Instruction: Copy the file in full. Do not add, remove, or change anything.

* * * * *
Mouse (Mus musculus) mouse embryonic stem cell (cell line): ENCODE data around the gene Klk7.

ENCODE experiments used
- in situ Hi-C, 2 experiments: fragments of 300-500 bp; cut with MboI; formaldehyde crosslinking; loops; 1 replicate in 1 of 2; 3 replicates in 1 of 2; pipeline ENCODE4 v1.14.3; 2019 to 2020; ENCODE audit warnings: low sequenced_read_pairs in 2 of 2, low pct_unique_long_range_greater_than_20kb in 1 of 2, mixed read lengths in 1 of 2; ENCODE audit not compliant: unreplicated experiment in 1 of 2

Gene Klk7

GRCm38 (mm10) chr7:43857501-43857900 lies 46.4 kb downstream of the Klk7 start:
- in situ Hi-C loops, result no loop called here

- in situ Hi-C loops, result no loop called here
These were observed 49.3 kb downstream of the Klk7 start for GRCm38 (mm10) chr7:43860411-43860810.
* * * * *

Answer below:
Mouse (Mus musculus) mouse embryonic stem cell (cell line): ENCODE data around the gene Klk7.

ENCODE experiments used
- in situ Hi-C, 2 experiments: fragments of 300-500 bp; cut with MboI; formaldehyde crosslinking; loops; 1 replicate in 1 of 2; 3 replicates in 1 of 2; pipeline ENCODE4 v1.14.3; 2019 to 2020; ENCODE audit warnings: low sequenced_read_pairs in 2 of 2, low pct_unique_long_range_greater_than_20kb in 1 of 2, mixed read lengths in 1 of 2; ENCODE audit not compliant: unreplicated experiment in 1 of 2

Gene Klk7

GRCm38 (mm10) chr7:43857501-43857900 lies 46.4 kb downstream of the Klk7 start:
- in situ Hi-C loops, result no loop called here

- in situ Hi-C loops, result no loop called here
These were observed 49.3 kb downstream of the Klk7 start for GRCm38 (mm10) chr7:43860411-43860810.